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Repat gone, fewer beds in Health shakeup

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Rehabilitation centres will close, “super” emergency departments will be established and fewer beds will “be needed” under the massive health shakeup announced by the State Government today.

Most of the services provided by Rehabilitation General Hospital, St Margaret’s Rehabilitation hospital and Hampstead Rehabilitation hospital will be “integrated” to major hospitals.

As previously revealed, the New Royal Adelaide Hospital, Lyell McEwin Hospital and Flinders Medical Centre will each have “super” emergency departments, with emergency departments at the Queen Elizabeth, Modbury and Noarlunga hospitals no longer to deal with life-threatening emergency situations.

The Government’s ‘transforming health’ blueprint argues that sweeping changes to the state’s hospital system will mean that “we will not need as many beds”.

Upgrades to metropolitan hospitals will cost about $250 million.

Most of that funding will come from a fund set up at last year’s Budget, containing the savings from shelving upgrades at those very hospitals.

The ambulance service will receive an extra $15 million to fund the extra travel required due to the consolidation of services.

Consolidation of hospital services also means that the Government will “very likely” have to fund an advertising campaign to explain where patients should go for particular treatments.

Admission processes at every hospital will be reviewed to adjust to the changes.

Health Minister Jack Snelling said large numbers of staff would have to change their work location.

Rehabilitation services

The paper says the Repat “will have some significant areas retained, with the surrounding space made available for uses that are compatible with the history of the site”. The chapel and the garden will be retained for use of veterans, and the prosthetics unit will also be kept. The “surrounding area will be made available for uses that are compatible with the history of the site”.

“St Margaret’s Rehabilitation Hospital is a dedicated community health asset and will have a continued health focus into the future.”

“Discussions will take place with other users of the Hampstead Rehabilitation Centre to determine the most appropriate future use of the site.”

“Palliative care services, elective surgery and outpatient services currently provided at the Repatriation General Hospital will also integrate to other locations.”

South Australia’s five metropolitan hospitals will get new or upgraded rehabilitation facilities to deal with the closure of the smaller rehab centres.

Flinders Medical Centre will get an expanded rehab facility, Modbury will become a major rehab centre for sub-acute services in the North and the New RAH will have a specialised centre for rehabilitation of people with spinal or brain injury.

Emergency services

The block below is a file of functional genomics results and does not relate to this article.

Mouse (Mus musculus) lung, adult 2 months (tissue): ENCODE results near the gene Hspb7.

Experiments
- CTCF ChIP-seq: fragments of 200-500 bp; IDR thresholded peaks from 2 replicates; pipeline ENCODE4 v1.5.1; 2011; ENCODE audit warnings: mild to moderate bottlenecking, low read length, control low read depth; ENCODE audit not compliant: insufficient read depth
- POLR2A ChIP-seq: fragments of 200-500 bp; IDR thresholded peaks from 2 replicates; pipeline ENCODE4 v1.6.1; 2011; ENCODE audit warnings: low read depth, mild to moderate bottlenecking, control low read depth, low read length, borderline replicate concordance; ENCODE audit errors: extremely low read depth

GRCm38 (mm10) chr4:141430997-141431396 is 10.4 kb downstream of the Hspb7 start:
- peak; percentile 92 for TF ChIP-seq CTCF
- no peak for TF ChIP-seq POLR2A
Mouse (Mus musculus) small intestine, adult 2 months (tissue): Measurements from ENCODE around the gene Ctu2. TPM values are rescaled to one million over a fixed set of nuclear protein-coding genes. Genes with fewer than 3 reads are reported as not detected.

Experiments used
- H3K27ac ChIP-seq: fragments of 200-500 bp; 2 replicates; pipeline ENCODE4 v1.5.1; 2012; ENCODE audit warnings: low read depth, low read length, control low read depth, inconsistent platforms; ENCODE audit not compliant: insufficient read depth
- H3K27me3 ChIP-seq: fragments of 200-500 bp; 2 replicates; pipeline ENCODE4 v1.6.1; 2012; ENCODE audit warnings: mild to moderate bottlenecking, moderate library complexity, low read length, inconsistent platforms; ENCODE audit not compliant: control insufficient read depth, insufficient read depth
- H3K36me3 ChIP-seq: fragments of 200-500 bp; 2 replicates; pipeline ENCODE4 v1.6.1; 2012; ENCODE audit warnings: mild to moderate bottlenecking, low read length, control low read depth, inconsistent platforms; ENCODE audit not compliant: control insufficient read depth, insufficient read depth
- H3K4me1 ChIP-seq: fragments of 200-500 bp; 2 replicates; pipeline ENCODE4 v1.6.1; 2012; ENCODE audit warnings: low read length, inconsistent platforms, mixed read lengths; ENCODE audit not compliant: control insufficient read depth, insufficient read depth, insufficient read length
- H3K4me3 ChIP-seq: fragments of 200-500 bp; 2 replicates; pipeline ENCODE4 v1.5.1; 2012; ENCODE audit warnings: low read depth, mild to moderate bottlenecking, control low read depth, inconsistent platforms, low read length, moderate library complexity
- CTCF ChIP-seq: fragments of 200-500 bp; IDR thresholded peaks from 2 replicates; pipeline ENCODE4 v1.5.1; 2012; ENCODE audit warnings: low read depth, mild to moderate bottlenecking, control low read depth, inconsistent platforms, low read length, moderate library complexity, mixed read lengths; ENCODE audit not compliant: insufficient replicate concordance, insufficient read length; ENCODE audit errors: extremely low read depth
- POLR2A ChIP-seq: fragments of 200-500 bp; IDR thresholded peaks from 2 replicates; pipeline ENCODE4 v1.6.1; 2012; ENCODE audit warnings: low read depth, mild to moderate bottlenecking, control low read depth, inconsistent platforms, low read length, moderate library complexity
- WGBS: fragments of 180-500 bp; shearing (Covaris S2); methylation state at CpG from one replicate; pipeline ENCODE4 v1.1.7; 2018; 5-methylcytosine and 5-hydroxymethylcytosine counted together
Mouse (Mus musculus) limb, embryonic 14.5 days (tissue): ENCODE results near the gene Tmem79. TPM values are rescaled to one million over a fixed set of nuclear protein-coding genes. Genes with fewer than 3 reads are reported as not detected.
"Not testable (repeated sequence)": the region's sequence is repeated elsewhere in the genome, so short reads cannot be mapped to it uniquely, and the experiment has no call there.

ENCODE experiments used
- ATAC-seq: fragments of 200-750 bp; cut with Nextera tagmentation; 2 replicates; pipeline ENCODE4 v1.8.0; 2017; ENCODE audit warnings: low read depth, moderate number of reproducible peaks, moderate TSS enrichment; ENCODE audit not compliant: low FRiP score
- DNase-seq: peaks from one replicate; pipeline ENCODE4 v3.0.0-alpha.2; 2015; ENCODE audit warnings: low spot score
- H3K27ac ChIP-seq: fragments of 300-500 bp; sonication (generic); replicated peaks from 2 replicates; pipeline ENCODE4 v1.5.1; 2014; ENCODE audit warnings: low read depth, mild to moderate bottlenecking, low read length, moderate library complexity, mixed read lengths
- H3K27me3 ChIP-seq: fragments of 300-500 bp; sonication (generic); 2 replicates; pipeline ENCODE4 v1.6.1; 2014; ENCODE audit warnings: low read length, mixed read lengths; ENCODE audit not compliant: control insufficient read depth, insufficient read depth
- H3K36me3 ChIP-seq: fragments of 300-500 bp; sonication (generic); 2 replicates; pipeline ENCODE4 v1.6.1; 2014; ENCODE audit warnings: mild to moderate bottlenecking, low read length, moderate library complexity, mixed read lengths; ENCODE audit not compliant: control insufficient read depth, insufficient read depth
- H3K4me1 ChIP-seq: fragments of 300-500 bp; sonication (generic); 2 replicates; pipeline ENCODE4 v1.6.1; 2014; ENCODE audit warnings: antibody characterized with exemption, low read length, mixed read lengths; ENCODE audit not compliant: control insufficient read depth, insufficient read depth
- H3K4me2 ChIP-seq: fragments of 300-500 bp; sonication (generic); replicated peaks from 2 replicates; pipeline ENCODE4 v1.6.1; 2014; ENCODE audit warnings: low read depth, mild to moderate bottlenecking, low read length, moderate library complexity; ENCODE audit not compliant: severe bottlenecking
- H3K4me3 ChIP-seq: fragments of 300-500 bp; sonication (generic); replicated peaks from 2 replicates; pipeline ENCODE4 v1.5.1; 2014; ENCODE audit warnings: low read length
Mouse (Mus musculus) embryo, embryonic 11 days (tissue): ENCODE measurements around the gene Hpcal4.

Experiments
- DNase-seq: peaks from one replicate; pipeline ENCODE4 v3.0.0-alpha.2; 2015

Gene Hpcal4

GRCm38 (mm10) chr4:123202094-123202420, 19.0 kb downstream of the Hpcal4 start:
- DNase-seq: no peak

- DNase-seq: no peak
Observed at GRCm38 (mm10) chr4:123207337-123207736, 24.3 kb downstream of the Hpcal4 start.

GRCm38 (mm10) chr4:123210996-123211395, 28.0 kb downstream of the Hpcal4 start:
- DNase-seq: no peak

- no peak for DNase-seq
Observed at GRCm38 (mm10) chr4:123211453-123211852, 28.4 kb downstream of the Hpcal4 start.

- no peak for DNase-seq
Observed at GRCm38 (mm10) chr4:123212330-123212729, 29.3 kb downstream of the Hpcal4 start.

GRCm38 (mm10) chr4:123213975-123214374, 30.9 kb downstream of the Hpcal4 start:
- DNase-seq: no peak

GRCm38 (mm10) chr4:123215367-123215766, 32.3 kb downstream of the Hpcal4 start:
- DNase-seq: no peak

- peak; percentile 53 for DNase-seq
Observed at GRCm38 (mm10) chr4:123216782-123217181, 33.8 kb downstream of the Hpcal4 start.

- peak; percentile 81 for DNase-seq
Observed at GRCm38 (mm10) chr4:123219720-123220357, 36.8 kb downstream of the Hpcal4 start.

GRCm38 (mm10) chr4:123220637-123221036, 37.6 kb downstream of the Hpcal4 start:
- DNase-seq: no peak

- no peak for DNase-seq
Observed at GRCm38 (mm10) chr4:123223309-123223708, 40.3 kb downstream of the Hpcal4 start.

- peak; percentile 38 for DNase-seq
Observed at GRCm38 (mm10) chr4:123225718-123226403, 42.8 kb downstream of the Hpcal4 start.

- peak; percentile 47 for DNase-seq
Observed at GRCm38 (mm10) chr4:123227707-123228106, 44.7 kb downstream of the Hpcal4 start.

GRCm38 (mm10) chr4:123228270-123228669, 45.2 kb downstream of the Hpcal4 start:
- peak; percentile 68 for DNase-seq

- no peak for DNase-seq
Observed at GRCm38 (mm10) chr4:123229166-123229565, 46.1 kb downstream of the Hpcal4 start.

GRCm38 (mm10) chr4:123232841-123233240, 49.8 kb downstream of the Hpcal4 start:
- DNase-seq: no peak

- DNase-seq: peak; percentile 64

The new Royal Adelaide Hospital (new RAH) will be the major “multi-trauma hospital” for the state.
The new RAH, Flinders Medical Centre and Lyell McEwin Hospital will be “super-sites for major emergencies”.
The Queen Elizabeth Hospital and Modbury Hospital emergency departments would continue to support
local communities, but life-threatening emergencies will bypass them directly to sites with 24/7 specialist care.
The Noarlunga Hospital will host a “walk-in emergency clinic”.

Elective surgery

Noarlunga Hospital will host a specialty single-day elective surgery service, while the Queen Elizabeth will have a specialty service for multi-day elective surgery and the New RAH will be used for highly complex, multi-day elective surgery.

The paper argues that: “Dedicated elective streams will mean fewer postponements, shorter waiting lists and better planned and managed care for patients”.

“It will also reduce emergency surgical team members being distracted by elective surevery, improving their ability to focus on emergency work.”

Mental Health

The major change proposed in the paper for mental health care is that more mental health patients will be taken straight into a mental health bed, avoiding emergency departments.

However, it is unclear how the shortage of acute beds in mental health wards will be assuaged under the new plans.

The papers says patients who are intoxicated will still need a “short stay in an emergency department if medical care and stabilisation are required”.

The paper sets out targets for emergency mental health care:

By January 2016, no mental health patient should have to wait more than 24 hours for admission into an acute hospital bed.

By July 2018, 75 per cent of mental health patients should be admitted to hospital within four hours, and 90 per cent should be admitted within eight hours.

Consultation

The Government is calling for submissions on the paper released today. Submissions will close on February 27.

The paper can be found here.

The “clinical ambassador” for the transforming health project, Professor Dorothy Keefe, told a media conference today that the system was working “against us”.

Problems with the system probably accounted for hundreds of deaths each year.

“We need to change the way we do things,” she said. “Some service that people love are going to have to change.”

She asked people to avoid “knee jerk” negative reactions to the plan.

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